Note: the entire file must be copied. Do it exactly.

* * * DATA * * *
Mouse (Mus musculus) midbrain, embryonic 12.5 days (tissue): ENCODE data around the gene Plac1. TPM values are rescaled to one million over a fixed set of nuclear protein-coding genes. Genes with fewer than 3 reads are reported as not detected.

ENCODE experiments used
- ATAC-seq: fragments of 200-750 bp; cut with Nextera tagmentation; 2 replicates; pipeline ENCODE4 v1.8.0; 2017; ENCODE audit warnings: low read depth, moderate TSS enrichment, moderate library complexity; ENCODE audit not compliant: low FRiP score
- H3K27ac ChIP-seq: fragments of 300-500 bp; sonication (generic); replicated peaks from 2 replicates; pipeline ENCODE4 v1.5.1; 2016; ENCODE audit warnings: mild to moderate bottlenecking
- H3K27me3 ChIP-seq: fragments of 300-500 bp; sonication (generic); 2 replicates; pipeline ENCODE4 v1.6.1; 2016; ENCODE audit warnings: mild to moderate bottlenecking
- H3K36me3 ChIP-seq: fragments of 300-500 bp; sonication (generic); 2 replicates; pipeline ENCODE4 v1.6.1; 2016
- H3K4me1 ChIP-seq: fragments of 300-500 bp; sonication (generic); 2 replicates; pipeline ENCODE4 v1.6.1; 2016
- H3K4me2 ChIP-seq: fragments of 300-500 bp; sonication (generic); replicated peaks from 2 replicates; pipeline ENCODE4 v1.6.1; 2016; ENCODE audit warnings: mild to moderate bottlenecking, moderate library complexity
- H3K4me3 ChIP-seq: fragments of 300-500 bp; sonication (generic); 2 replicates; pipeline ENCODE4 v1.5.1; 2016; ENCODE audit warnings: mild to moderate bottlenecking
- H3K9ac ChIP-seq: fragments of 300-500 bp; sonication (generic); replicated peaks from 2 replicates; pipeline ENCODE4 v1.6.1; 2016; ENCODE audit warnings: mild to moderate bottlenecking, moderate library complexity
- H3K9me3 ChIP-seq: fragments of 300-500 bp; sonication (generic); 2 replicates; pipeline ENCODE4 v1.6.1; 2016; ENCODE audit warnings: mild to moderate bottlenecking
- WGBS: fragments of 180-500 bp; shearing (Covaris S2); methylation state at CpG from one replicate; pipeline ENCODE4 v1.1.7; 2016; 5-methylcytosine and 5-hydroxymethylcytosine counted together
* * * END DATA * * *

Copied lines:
Mouse (Mus musculus) midbrain, embryonic 12.5 days (tissue): ENCODE data around the gene Plac1. TPM values are rescaled to one million over a fixed set of nuclear protein-coding genes. Genes with fewer than 3 reads are reported as not detected.

ENCODE experiments used
- ATAC-seq: fragments of 200-750 bp; cut with Nextera tagmentation; 2 replicates; pipeline ENCODE4 v1.8.0; 2017; ENCODE audit warnings: low read depth, moderate TSS enrichment, moderate library complexity; ENCODE audit not compliant: low FRiP score
- H3K27ac ChIP-seq: fragments of 300-500 bp; sonication (generic); replicated peaks from 2 replicates; pipeline ENCODE4 v1.5.1; 2016; ENCODE audit warnings: mild to moderate bottlenecking
- H3K27me3 ChIP-seq: fragments of 300-500 bp; sonication (generic); 2 replicates; pipeline ENCODE4 v1.6.1; 2016; ENCODE audit warnings: mild to moderate bottlenecking
- H3K36me3 ChIP-seq: fragments of 300-500 bp; sonication (generic); 2 replicates; pipeline ENCODE4 v1.6.1; 2016
- H3K4me1 ChIP-seq: fragments of 300-500 bp; sonication (generic); 2 replicates; pipeline ENCODE4 v1.6.1; 2016
- H3K4me2 ChIP-seq: fragments of 300-500 bp; sonication (generic); replicated peaks from 2 replicates; pipeline ENCODE4 v1.6.1; 2016; ENCODE audit warnings: mild to moderate bottlenecking, moderate library complexity
- H3K4me3 ChIP-seq: fragments of 300-500 bp; sonication (generic); 2 replicates; pipeline ENCODE4 v1.5.1; 2016; ENCODE audit warnings: mild to moderate bottlenecking
- H3K9ac ChIP-seq: fragments of 300-500 bp; sonication (generic); replicated peaks from 2 replicates; pipeline ENCODE4 v1.6.1; 2016; ENCODE audit warnings: mild to moderate bottlenecking, moderate library complexity
- H3K9me3 ChIP-seq: fragments of 300-500 bp; sonication (generic); 2 replicates; pipeline ENCODE4 v1.6.1; 2016; ENCODE audit warnings: mild to moderate bottlenecking
- WGBS: fragments of 180-500 bp; shearing (Covaris S2); methylation state at CpG from one replicate; pipeline ENCODE4 v1.1.7; 2016; 5-methylcytosine and 5-hydroxymethylcytosine counted together